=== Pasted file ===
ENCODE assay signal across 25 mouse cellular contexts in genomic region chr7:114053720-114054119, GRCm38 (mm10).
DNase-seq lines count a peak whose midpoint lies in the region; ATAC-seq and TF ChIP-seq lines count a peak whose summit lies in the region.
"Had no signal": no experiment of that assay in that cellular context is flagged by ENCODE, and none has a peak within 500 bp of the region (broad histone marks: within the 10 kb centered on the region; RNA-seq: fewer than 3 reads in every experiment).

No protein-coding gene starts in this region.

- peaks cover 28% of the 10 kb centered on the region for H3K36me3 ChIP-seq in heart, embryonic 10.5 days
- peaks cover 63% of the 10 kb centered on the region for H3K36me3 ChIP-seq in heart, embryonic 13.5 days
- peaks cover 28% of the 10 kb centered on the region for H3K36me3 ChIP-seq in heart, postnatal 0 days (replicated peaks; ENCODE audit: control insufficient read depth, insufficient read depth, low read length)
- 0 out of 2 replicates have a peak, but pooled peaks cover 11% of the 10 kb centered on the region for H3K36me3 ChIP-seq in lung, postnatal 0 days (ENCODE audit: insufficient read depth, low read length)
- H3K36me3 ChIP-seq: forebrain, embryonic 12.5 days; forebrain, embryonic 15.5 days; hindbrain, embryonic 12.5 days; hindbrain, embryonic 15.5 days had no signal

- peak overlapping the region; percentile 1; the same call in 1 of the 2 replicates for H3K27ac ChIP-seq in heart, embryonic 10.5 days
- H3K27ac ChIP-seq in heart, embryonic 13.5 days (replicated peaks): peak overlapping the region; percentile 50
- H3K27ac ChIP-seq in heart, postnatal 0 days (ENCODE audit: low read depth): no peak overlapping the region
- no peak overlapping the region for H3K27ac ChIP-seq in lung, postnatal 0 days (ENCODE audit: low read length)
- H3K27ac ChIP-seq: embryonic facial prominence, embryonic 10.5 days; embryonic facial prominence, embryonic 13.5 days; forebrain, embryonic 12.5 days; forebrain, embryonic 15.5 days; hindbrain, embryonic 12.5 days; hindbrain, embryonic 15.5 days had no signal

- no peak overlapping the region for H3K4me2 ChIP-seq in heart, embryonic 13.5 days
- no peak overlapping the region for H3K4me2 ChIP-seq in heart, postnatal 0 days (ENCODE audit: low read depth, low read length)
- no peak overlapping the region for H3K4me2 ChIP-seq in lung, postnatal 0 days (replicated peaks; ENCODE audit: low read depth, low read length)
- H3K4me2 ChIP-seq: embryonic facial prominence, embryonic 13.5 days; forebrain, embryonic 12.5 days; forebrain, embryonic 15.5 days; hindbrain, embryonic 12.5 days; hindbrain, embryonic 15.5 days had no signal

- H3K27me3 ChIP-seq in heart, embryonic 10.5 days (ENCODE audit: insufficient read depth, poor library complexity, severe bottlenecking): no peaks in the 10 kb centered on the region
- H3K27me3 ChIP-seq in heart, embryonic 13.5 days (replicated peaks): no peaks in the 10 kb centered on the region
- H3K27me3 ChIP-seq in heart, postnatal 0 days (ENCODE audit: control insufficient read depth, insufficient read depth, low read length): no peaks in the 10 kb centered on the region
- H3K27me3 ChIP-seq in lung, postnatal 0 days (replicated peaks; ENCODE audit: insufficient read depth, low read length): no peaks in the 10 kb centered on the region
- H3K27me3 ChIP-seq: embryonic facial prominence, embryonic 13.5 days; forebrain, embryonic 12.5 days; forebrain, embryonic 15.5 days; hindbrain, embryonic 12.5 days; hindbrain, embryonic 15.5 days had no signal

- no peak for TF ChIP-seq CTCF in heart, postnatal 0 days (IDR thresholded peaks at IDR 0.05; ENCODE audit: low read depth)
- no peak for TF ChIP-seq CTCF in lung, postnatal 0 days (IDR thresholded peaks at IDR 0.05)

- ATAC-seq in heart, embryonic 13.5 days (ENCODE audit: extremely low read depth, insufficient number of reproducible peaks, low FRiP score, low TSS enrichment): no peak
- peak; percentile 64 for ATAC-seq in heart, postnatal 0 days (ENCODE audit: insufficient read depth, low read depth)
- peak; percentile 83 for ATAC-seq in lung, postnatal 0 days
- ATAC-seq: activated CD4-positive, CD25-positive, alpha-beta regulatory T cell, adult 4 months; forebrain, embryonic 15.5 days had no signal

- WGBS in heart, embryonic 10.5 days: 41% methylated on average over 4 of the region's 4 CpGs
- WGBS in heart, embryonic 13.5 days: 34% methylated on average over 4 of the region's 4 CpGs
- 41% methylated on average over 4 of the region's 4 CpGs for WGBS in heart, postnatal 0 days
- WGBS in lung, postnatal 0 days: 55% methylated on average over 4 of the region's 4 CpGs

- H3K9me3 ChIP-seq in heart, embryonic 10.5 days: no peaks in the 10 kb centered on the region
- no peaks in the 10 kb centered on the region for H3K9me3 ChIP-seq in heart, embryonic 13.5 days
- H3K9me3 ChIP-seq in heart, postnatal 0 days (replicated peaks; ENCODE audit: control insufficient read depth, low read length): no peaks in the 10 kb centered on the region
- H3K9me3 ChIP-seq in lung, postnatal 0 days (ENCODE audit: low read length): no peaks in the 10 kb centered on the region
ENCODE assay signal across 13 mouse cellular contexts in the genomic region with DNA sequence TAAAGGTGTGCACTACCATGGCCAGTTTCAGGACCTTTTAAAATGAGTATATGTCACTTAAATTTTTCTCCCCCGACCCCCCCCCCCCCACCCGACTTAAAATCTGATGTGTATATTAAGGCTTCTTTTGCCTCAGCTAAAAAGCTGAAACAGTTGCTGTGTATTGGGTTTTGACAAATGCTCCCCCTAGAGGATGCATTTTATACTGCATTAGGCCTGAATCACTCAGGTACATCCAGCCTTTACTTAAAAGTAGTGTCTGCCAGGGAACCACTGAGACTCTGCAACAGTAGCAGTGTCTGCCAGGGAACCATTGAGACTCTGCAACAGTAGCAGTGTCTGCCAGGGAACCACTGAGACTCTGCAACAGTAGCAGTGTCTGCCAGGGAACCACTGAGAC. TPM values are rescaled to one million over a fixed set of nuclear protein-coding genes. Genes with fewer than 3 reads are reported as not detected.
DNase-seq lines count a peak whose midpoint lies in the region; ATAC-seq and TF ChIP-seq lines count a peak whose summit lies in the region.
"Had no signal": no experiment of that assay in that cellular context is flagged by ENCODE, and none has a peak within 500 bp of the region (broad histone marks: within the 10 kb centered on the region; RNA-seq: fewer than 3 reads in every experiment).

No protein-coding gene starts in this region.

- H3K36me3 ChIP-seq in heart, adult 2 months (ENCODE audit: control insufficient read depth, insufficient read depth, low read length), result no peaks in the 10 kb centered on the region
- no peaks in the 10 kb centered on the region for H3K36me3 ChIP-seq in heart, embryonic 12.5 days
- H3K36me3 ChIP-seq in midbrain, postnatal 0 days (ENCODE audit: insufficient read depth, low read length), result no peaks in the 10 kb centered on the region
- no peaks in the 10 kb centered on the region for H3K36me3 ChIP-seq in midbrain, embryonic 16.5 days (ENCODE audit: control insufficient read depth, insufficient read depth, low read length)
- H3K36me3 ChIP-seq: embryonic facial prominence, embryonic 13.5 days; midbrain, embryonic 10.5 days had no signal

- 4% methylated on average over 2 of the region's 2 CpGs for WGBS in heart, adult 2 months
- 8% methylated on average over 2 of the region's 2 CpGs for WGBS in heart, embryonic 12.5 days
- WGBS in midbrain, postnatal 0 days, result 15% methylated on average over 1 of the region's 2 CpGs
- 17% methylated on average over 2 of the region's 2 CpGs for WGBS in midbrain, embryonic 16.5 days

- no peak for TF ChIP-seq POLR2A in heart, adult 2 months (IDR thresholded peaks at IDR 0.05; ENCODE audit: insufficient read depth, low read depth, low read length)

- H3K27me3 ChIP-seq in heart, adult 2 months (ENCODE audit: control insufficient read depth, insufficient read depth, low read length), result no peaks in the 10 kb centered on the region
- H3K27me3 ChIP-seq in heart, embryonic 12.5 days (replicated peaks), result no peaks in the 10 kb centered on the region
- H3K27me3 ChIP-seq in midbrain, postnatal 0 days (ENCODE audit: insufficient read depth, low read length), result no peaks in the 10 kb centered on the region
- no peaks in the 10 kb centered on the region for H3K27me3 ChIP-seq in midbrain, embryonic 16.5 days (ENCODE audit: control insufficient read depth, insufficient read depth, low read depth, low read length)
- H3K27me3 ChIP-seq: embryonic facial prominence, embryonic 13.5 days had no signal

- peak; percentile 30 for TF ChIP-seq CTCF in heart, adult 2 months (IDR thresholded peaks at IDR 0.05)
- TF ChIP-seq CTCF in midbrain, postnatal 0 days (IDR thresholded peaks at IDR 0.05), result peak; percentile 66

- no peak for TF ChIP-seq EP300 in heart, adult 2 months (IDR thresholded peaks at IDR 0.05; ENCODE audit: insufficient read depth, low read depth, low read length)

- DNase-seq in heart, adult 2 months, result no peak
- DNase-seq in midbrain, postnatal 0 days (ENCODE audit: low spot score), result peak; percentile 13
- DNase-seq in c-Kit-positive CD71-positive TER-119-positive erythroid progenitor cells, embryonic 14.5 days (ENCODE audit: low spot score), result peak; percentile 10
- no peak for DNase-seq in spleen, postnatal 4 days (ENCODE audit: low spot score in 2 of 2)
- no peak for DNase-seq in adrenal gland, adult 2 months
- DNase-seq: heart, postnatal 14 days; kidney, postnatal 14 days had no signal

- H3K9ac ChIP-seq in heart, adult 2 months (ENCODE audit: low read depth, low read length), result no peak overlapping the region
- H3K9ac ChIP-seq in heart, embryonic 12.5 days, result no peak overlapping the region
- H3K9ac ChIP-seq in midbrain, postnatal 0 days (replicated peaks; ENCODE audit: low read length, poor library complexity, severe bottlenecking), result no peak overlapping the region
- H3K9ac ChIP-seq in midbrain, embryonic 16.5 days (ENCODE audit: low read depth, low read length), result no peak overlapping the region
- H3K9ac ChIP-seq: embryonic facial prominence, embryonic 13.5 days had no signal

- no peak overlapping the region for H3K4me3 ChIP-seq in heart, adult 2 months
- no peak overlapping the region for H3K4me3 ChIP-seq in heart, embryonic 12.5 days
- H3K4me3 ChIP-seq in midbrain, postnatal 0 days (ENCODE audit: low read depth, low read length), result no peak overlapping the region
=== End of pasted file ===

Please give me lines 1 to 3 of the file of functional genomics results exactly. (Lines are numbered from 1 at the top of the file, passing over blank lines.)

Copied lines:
ENCODE assay signal across 25 mouse cellular contexts in genomic region chr7:114053720-114054119, GRCm38 (mm10).
DNase-seq lines count a peak whose midpoint lies in the region; ATAC-seq and TF ChIP-seq lines count a peak whose summit lies in the region.
"Had no signal": no experiment of that assay in that cellular context is flagged by ENCODE, and none has a peak within 500 bp of the region (broad histone marks: within the 10 kb centered on the region; RNA-seq: fewer than 3 reads in every experiment).